Posted on November 17, 2016, Authored by ,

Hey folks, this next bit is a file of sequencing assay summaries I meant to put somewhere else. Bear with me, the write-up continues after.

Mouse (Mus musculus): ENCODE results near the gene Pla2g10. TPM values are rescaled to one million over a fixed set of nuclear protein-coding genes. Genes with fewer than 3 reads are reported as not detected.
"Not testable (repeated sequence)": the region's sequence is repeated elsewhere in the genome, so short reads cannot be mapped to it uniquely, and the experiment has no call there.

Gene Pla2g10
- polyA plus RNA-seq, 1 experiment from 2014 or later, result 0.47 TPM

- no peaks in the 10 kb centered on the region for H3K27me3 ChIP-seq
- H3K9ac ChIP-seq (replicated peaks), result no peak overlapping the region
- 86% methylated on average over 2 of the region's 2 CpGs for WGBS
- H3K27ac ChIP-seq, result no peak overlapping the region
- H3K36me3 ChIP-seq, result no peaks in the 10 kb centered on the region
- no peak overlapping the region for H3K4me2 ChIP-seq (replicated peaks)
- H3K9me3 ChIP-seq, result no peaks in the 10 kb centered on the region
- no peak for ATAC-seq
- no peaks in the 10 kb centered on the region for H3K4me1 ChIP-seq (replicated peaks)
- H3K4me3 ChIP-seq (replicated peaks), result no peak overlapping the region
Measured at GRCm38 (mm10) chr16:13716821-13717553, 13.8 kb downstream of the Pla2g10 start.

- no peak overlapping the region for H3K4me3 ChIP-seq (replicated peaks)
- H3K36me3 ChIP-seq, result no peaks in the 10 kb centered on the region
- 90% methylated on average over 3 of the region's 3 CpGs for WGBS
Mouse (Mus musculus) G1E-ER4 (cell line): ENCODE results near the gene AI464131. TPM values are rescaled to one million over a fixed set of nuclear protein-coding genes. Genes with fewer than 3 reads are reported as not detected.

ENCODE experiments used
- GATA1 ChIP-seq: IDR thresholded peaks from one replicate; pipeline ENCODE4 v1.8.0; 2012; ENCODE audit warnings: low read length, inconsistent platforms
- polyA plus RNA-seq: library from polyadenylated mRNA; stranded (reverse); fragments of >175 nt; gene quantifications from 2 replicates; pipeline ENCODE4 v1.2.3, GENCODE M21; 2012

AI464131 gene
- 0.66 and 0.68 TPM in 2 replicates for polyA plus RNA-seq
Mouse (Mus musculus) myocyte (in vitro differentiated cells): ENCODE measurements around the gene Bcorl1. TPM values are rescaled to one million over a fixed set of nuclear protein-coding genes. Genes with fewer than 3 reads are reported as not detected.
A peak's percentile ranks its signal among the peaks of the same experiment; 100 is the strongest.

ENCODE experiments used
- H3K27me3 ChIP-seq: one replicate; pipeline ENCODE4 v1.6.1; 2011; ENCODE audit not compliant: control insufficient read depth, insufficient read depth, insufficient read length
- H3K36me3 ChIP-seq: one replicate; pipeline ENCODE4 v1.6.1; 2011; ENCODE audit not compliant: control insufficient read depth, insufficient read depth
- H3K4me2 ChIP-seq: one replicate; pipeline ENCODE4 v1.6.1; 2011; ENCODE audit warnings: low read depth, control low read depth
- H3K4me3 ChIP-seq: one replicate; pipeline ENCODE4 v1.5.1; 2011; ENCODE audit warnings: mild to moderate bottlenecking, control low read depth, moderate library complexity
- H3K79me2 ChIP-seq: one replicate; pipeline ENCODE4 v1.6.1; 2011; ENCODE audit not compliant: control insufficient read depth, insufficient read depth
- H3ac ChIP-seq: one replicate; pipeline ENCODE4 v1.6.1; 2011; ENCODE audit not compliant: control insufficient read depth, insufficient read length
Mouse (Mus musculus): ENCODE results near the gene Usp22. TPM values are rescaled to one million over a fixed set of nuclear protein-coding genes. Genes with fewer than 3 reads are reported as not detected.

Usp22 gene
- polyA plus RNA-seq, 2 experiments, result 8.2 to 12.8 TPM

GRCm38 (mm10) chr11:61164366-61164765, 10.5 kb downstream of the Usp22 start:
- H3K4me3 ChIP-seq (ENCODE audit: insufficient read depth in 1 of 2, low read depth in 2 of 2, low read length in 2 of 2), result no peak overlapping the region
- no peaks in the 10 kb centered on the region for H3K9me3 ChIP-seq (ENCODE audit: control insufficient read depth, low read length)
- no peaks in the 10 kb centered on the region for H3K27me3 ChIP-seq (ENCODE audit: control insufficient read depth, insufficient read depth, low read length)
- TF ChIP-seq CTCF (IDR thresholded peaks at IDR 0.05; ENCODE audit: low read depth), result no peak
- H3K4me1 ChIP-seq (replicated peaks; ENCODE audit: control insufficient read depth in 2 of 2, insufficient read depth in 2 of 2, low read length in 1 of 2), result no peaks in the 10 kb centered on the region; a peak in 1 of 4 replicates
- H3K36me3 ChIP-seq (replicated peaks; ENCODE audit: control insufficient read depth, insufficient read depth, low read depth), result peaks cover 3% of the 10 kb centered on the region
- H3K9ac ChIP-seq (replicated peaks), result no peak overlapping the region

Current Openings Ruder Ware Law Firm, a continuously growing business law firm with offices in both Wausau and Eau Claire, Wisconsin, is seeking a talented individual to fill a full-time IT Administrator position.  The IT Administrator position is responsible for implementing and administering the IT infrastructure of a complex multi-office law firm. This position works closely with all IT staff to provide quality end user support in both the Wausau and Eau Claire offices.  The IT Administrator is integral in the strategic planning of the infrastructure and works closely with the Chief Operating Officer on various IT projects. The systems managed by this position are critical to the successful operations of the Firm.  The position is housed in the Wausau office, but does include frequent travel to the Eau Claire office.  Essential Duties and Responsibilities (core competencies):  Administer the hardware and software deployment process, ensuring all equipment is up to date allowing for a high level of efficiency for Ruder Ware employees. Extensive knowledge and expertise in MS Office, particularly MS Word. Repair and/or replace defective hardware as needed. Manage hardware lease and other IT vendor agreements. Provide IT orientation and training to all new employees. Develop and administer ongoing IT hardware and software training to all employees. Prepare and administer an annual budget for applicable departments or units. Prepare an annual personal business plan consistent with firm goals and operating procedures.  Report on business plan progress throughout the year as requested. Make presentations to various constituencies as required. Attend courses or access training needed to keep skills and knowledge up to date. Work constructively and efficiently with other members of the administrative team to provide seamless assistance to internal and external clients. Minimum Education Required:  Associate’s degree in Information Technology or related field or equivalent work experience. Minimum Related Years of Experience Required:  Three to five years of diversified, progressive experience in IT with law firm experience preferred. Salary and Wages:  Will be based on experience and market industry standards along with a rich benefit package to include but not limited to health, life, and disability insurance, paid vacation, 401(k) Profit Sharing Plan, Section 125 Flexible Spending, and Health Savings Account contribution. Please submit resume to lhuss@ruderware.com.